Socialists debate the Galloway coalition

Submitted by Anon on 9 January, 2004 - 4:44

By Martin Thomas

The Socialist Alliance Executive on 3 January voted to support the "Respect" electoral coalition launched in Socialist Worker of 13 December, mainly by the SWP and George Galloway MP. It "regard[ed] the statement [published in December] as a good basis for the public launch of 'Respect'".

Two Executive members, Steve Godward (unaffiliated) and myself, voted against. Three abstained: John Fisher (close to SWP), Lesley Mahmood (ex-Militant), and Marcus Strom (Weekly Worker). 13 voted for.
The "all aboard" trumpet-call, however, was not quite at perfect pitch.

Supporters of "Respect" were at odds about whether they considered its political statement "absolutely socialist" (Rob Hoveman, SA secretary and SWP), only "implicitly socialist" (Nick Wrack, SA chair, close to SWP), or not socialist but sufficiently "left-wing" to go with (Will McMahon, SA office worker, close to SWP).

Although the new coalition is sure to gather some momentum, so far it has not got the support its advocates had claimed for it. Neither Bob Crow (RMT rail union general secretary) nor Mark Serwotka (PCS civil service union general secretary) has signed up for it.

Supporters of "Respect" had different views on the future of the Socialist Alliance. According to McMahon, the SA should be a socialist current within the non-socialist coalition. SWP members like Jeanie Robinson and Rob Hoveman saw it differently. The SA should not intervene collectively, but remain in reserve. "The SA has to stay together because it [the new coalition] may all fall down around our ears".

Lesley Mahmood and Steve Godward were concerned that, while the SWP and other organised groups will find ways to have political leverage, this perspective leaves the unaffiliated socialists in the SA with none at all. Godward also criticised plans to focus on the Euro-elections and Greater London Assembly this June, neglecting or minimising the council elections the same day. "It means surrendering the streets to the BNP".

Some political votes at the Exec were close. A motion for "workers' representatives on a worker's wage", the most hotly debated of the day, fell narrowly, with nine against (all SWP or close), two abstentions (Jim Jepps, close to SWP, and Heather Cox, SWP), and seven for: Mandy Baker (close to SSP), John Fisher, Steve Godward, Lesley Mahmood, Glyn Robbins (SWP), Marcus Strom, and myself.

Lesley Mahmood's motion that the SA argue in "Respect" for open borders fell on a tied vote, with the same seven voting for, and four abstentions.

A motion for the coalition's candidate lists to be decided by Euro-constituency members' meetings fell on another tied vote, 7-7-3.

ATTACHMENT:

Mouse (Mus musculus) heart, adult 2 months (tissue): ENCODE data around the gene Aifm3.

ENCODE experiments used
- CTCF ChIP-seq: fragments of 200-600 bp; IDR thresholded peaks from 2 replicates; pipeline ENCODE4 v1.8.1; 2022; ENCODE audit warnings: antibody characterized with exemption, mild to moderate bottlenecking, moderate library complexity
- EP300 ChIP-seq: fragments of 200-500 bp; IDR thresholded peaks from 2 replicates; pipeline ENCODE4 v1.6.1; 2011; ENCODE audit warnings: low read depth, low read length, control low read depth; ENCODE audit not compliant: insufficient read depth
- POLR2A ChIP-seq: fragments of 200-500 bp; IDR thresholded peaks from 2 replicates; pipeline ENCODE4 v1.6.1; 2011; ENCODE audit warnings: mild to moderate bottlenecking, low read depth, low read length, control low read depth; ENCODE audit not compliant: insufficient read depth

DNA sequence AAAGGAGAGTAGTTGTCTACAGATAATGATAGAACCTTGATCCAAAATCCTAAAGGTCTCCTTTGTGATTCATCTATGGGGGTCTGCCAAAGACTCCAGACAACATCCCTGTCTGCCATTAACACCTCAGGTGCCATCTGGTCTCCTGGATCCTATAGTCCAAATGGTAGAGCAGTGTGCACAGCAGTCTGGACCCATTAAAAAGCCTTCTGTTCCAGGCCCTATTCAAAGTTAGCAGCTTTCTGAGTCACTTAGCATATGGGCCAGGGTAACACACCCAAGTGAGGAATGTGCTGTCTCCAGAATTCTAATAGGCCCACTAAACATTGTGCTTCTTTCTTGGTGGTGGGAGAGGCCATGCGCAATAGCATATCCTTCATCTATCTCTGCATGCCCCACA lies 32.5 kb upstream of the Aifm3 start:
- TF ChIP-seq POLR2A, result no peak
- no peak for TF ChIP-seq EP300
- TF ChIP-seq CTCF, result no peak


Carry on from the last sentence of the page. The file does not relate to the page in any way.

My motion, that the SA should argue for "Respect" to be relocated politically on the lines of independent working-class political representation got two votes (Steve Godward and myself), with four abstentions (Baker, Fisher, Mahmood, Strom).

Some supporters of "Respect" wanted the SA to move to add items to the "Respect" platform on the minimum wage and taxing the rich to rebuild the welfare state (Jeanie Robinson) or the 35 hour week (Alan Thornett, Resistance). Those proposals failed to reach a vote for procedural reasons.

The argument from the SWP and co-thinkers against all the controversial motions was that the role of the SA in "Respect" must be "building it and winning esteem". We must "not pick a fight on the first day". The most important thing is to "get it off the ground". If we do that, the coalition can reach "tens and hundreds of thousands of people" who just won't join the left directly, however hard we try.

I had moved a motion at the previous Executive (in November) opposing the link with Galloway, who has a record of close links with Saddam Hussein's dictatorship in Iraq, and has said that he can't operate politically on any less than £150,000 a year. It was defeated then, and will not return for debate until the 17 January meeting of the Socialist Alliance council (a broader body, including delegates from local Alliances).

John Fisher, however, while broadly supporting "Respect", warned the meeting that "lots of good trade unionists are very iffy about Galloway. What does he represent? Everything seems to be done top-down".

He asked Nick Wrack to specify how he would measure success for the coalition. What level of achievement will he reckon as "doing well"? Wrack's reply was telling. "There are never any guarantees in politics. But we could get George Galloway elected to the European Parliament from London".

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